Stumpwork became popular in the 17th century, with it peaking between 1650 and 1690, although the term stumpwork was only used from the end of the 19th century. Before that time however, it was known as raised work or embossed work, which dates back to the 15th century. The work was highly padded and involved intricate designs, inspired by Europe’s ecclesiastical embroidery. Sadly, interest in this wonderful technique diminished when new ideas and inspiration from the orient swept across England at the start of the 18th century.
Through the course of the 17th century, hand embroidery was seen as part of a wealthy child’s education, with stumpwork being the ultimate, final piece. Girls would first practice their skills with canvas, beading and whitework techniques alongside band samplers, refining their skills before starting work on the stumpwork casket. This was a chance for them to pull together everything they had learnt so far and refine their skills. It would take them many years to complete these projects and if you ever have the privilege of seeing a piece up close you will certainly be able to appreciate why it takes so long.
Below is a piece from the V&A’s collection, worked by Martha Edlin.
Designs were drawn up by professionals in the form of kits. The most famous projects are the stumpwork caskets and there are some wonderful examples in the V&A. However there is also evidence of it being used on tray’s, book covers, gloves and mirror frames. The professionals would also provide the young girls with carved hands and fruit to add to the kit. Once the embroidery was completed it would have been made up into the casket/mirror frame by a professional. The caskets would be used to hold trinkets, jewellery, needlework tools, cosmetics and small personal items.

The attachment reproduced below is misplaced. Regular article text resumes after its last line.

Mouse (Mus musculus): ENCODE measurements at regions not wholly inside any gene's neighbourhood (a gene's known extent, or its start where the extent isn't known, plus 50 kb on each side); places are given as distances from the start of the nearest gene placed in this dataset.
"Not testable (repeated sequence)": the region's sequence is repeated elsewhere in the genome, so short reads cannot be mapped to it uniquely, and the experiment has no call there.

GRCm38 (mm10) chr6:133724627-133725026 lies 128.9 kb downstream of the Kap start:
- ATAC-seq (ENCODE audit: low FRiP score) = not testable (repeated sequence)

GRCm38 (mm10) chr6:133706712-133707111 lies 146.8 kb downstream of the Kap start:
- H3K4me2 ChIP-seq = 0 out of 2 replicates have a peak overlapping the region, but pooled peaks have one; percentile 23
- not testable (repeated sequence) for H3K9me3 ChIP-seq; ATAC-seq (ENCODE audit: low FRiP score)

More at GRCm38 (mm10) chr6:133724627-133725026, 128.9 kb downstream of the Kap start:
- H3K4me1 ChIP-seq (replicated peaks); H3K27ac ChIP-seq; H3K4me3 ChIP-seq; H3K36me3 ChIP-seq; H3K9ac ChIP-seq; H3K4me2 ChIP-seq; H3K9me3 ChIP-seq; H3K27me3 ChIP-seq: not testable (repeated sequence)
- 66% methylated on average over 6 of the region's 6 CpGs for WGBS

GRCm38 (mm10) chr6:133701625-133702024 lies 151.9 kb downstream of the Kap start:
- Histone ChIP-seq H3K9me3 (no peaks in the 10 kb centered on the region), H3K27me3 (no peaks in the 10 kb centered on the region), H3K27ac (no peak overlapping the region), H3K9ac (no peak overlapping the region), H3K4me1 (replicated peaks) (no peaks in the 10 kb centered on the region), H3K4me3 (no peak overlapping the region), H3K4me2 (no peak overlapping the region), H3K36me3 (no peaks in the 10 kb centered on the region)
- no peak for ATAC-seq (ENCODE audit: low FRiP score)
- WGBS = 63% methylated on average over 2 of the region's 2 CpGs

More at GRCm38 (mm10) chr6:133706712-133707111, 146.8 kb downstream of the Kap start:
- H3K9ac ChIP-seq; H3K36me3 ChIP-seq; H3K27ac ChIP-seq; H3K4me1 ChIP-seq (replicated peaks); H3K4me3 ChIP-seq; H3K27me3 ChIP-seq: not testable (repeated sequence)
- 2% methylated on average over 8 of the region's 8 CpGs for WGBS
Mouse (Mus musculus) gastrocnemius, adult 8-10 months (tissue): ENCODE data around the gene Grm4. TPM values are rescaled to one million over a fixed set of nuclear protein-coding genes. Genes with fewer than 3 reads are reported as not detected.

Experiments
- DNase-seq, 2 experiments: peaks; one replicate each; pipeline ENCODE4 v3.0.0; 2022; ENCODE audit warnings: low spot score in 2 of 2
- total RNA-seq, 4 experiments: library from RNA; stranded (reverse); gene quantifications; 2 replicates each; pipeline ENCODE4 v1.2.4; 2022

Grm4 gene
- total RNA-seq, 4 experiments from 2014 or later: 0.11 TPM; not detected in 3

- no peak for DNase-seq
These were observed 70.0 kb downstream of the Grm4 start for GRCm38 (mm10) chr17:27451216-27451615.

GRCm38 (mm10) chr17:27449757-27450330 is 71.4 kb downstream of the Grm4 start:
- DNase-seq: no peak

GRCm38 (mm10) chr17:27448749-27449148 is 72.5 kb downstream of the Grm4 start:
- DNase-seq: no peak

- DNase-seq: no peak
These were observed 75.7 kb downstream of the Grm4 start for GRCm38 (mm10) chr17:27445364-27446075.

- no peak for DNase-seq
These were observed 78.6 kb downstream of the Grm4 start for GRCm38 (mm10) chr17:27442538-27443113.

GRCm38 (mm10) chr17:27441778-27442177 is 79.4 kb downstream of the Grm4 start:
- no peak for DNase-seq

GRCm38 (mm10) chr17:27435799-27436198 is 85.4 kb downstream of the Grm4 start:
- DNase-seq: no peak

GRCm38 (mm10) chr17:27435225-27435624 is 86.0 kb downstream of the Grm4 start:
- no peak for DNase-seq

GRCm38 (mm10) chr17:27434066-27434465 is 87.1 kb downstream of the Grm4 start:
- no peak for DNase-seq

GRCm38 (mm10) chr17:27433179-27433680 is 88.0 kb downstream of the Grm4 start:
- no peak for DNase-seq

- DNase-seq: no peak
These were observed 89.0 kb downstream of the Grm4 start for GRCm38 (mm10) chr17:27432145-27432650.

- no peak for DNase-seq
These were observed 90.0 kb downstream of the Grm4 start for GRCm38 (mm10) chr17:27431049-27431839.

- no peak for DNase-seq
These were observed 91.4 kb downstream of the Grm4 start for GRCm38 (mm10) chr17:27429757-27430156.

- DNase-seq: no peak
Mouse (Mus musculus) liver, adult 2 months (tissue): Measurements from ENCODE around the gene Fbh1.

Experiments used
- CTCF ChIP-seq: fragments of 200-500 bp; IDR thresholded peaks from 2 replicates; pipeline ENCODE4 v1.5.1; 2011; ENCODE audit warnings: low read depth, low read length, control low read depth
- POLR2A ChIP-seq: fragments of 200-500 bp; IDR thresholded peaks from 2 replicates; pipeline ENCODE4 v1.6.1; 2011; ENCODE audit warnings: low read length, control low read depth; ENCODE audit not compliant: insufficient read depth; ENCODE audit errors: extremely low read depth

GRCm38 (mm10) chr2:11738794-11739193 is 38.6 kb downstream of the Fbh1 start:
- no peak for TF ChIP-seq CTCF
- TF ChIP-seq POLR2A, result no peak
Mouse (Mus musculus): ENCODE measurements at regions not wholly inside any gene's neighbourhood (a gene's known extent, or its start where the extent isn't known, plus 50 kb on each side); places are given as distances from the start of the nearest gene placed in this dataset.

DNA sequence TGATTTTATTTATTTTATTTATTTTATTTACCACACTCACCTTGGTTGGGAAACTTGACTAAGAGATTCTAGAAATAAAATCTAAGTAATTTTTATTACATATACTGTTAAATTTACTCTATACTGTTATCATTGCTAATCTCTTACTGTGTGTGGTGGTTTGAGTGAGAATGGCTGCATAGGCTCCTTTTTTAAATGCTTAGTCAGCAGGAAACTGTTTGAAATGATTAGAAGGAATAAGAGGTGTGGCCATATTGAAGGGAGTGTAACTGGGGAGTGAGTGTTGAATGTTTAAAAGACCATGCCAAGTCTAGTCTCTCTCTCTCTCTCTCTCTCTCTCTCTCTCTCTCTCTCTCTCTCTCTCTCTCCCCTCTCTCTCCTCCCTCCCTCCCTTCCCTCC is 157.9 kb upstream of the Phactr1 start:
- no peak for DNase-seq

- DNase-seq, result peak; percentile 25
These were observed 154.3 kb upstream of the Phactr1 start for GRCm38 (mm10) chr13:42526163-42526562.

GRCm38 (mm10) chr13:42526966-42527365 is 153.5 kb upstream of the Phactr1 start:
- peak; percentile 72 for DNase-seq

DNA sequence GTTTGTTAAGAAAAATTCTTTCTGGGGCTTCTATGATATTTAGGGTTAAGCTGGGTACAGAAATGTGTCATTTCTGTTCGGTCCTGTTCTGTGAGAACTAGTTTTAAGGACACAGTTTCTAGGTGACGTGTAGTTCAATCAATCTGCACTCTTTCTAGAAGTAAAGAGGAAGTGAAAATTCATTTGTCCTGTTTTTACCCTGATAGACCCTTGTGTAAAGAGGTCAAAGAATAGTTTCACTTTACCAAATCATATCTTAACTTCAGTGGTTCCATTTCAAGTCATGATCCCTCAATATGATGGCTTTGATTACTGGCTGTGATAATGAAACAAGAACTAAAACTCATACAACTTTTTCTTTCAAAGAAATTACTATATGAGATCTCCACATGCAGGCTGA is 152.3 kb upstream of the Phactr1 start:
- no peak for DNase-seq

Many of the same motifs used in the Elizabethan and early Stuart periods can be identified on stumpwork pieces. The kits were predominately designed with pictorial images from biblical stories and classical mythology. Figures would often represent the kings and queens to show loyalty to the crown. Their clothes would have been worked as needlelace slips which were then applied to a padded body shape. The women would have been portrayed in fashionable outfits to make the kits even more appealing to young girls. Floral depictions alongside animals such as stags and lions, insects such as snails and caterpillars and exotic birds like peacocks were then placed in the background to fill the spaces. These were typically out of scale. Canvas slips, textural French knots and a wide variety of surface stitching were also used, all worked on either a satin or linen fabric. Many of the popular Elizabethan plants were worked in detached buttonhole.
Today, it takes on a more modern approach and includes a wide variety of additional techniques within the designs, including goldwork and tambour beading. If you want to have a go then I have designed a metal thread and stumpwork flower brooch and also this fabulous stumpwork flamingo with additional goldwork detailing.
The stitches used today are wide and varied. A few of my favourite are; wired buttonhole shapes (which I shall be putting up a tutorial for shortly), raised leaf stitch, treble Brussels stitch and woven picots.
Below is my first proper attempt at stumpwork, a traditional figure skater, that I worked many years ago on the RSN apprenticeship. The clothes have been made as needlelace cordonnets and the underskirt was made from machined organza. The boots were made from kid leather and stab stitched on.
This is a wonderful technique to learn and if you would like to have a go then there are some great books you can check out, such as Helen Richman’s Stumpwork embroidery Jane Nicholas Stumpwork dragonflies and the Rsn Stumpwork book by Kate Sinton.
Feel free to ask any questions.